This task depends on groups working collaboratively, discussing and reasoning to agree a final product.

This is the first article in a series which aim to provide some insight into the way spatial thinking develops in children, and draw on a range of reported research. The focus of this article is the. . . .

This article looks at levels of geometric thinking and the types of activities required to develop this thinking.

The whole set of tiles is used to make a square. This has a green and blue border. There are no green or blue tiles anywhere in the square except on this border. How many tiles are there in the set?

This article is based on some of the ideas that emerged during the production of a book which takes visualising as its focus. We began to identify problems which helped us to take a structured view. . . .

What can you see? What do you notice? What questions can you ask?

Imagine a 3 by 3 by 3 cube made of 9 small cubes. Each face of the large cube is painted a different colour. How many small cubes will have two painted faces? Where are they?

How many DIFFERENT quadrilaterals can be made by joining the dots on the 8-point circle?

Can you fit the tangram pieces into the outline of this telephone?

On which of these shapes can you trace a path along all of its edges, without going over any edge twice?

Can you fit the tangram pieces into the outline of Little Ming?

Can you visualise what shape this piece of paper will make when it is folded?

Can you fit the tangram pieces into the outline of Granma T?

Can you fit the tangram pieces into the outline of Little Ming playing the board game?

Can you fit the tangram pieces into the outline of Little Fung at the table?

Can you fit the tangram pieces into the outline of the child walking home from school?

Can you fit the tangram pieces into the outlines of the lobster, yacht and cyclist?

Can you work out what shape is made by folding in this way? Why not create some patterns using this shape but in different sizes?

Can you fit the tangram pieces into the outlines of these clocks?

Make a flower design using the same shape made out of different sizes of paper.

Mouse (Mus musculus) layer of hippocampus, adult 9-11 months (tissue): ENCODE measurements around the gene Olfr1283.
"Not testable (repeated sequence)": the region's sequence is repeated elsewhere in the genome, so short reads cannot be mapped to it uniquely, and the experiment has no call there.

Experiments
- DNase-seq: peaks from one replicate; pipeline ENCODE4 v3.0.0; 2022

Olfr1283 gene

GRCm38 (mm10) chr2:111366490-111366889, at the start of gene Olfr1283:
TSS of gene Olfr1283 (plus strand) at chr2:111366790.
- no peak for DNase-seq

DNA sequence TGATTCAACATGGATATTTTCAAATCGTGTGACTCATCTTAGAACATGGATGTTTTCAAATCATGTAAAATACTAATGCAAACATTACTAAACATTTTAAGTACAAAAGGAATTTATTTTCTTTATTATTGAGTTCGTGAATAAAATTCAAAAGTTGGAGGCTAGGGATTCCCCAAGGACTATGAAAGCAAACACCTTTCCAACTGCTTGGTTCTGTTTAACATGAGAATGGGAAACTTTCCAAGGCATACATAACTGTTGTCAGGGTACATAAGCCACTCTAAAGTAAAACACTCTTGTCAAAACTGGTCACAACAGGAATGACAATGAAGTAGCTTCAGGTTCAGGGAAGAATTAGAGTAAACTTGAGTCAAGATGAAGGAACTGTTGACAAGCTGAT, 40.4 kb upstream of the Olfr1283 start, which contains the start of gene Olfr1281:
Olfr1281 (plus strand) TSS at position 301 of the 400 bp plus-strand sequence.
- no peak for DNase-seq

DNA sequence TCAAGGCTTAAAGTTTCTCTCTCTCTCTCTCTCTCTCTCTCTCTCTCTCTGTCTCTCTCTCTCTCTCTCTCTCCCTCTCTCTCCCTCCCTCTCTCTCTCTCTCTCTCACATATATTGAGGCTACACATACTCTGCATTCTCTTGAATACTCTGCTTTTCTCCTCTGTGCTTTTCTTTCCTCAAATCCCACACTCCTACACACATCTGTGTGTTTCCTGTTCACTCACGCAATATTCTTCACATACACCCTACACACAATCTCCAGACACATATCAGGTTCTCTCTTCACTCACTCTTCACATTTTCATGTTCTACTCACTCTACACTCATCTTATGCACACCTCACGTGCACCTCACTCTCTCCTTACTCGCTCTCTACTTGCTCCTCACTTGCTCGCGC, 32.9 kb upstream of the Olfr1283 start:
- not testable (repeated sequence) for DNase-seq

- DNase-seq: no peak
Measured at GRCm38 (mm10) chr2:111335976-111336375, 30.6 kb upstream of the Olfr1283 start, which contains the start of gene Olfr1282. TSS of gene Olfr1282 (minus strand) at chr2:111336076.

Can you fit the tangram pieces into the outline of this brazier for roasting chestnuts?

Can you fit the tangram pieces into the outlines of these people?

Have a look at what happens when you pull a reef knot and a granny knot tight. Which do you think is best for securing things together? Why?

The reader is invited to investigate changes (or permutations) in the ringing of church bells, illustrated by braid diagrams showing the order in which the bells are rung.

A rectangular field has two posts with a ring on top of each post. There are two quarrelsome goats and plenty of ropes which you can tie to their collars. How can you secure them so they can't. . . .

What happens when you turn these cogs? Investigate the differences between turning two cogs of different sizes and two cogs which are the same.

How many different cuboids can you make when you use four CDs or DVDs? How about using five, then six?

Investigate how the four L-shapes fit together to make an enlarged L-shape. You could explore this idea with other shapes too.

Looking at the picture of this Jomista Mat, can you decribe what you see? Why not try and make one yourself?

Can you work out how many cubes were used to make this open box? What size of open box could you make if you had 112 cubes?

In each of the pictures the invitation is for you to: Count what you see. Identify how you think the pattern would continue.

For this task, you'll need an A4 sheet and two A5 transparent sheets. Decide on a way of arranging the A5 sheets on top of the A4 sheet and explore ...

A shape and space game for 2,3 or 4 players. Be the last person to be able to place a pentomino piece on the playing board. Play with card, or on the computer.

Exchange the positions of the two sets of counters in the least possible number of moves

How many different ways can I lay 10 paving slabs, each 2 foot by 1 foot, to make a path 2 foot wide and 10 foot long from my back door into my garden, without cutting any of the paving slabs?

Use the lines on this figure to show how the square can be divided into 2 halves, 3 thirds, 6 sixths and 9 ninths.

Take a rectangle of paper and fold it in half, and half again, to make four smaller rectangles. How many different ways can you fold it up?

What happens to the area of a square if you double the length of the sides? Try the same thing with rectangles, diamonds and other shapes. How do the four smaller ones fit into the larger one?

I found these clocks in the Arts Centre at the University of Warwick intriguing - do they really need four clocks and what times would be ambiguous with only two or three of them?

Imagine you are suspending a cube from one vertex (corner) and allowing it to hang freely. Now imagine you are lowering it into water until it is exactly half submerged. What shape does the surface. . . .

Can you fit the tangram pieces into the outlines of the chairs?

Imagine you have six different colours of paint. You paint a cube using a different colour for each of the six faces. How many different cubes can be painted using the same set of six colours?

Can you fit the tangram pieces into the outline of these rabbits?

Can you fit the tangram pieces into the outline of this sports car?

An extension of noughts and crosses in which the grid is enlarged and the length of the winning line can to altered to 3, 4 or 5.

Can you fit the tangram pieces into the outline of the telescope and microscope?

Can you fit the tangram pieces into the outline of Wai Ping, Wah Ming and Chi Wing?

Investigate the number of paths you can take from one vertex to another in these 3D shapes. Is it possible to take an odd number and an even number of paths to the same vertex?

Can you see why 2 by 2 could be 5? Can you predict what 2 by 10 will be?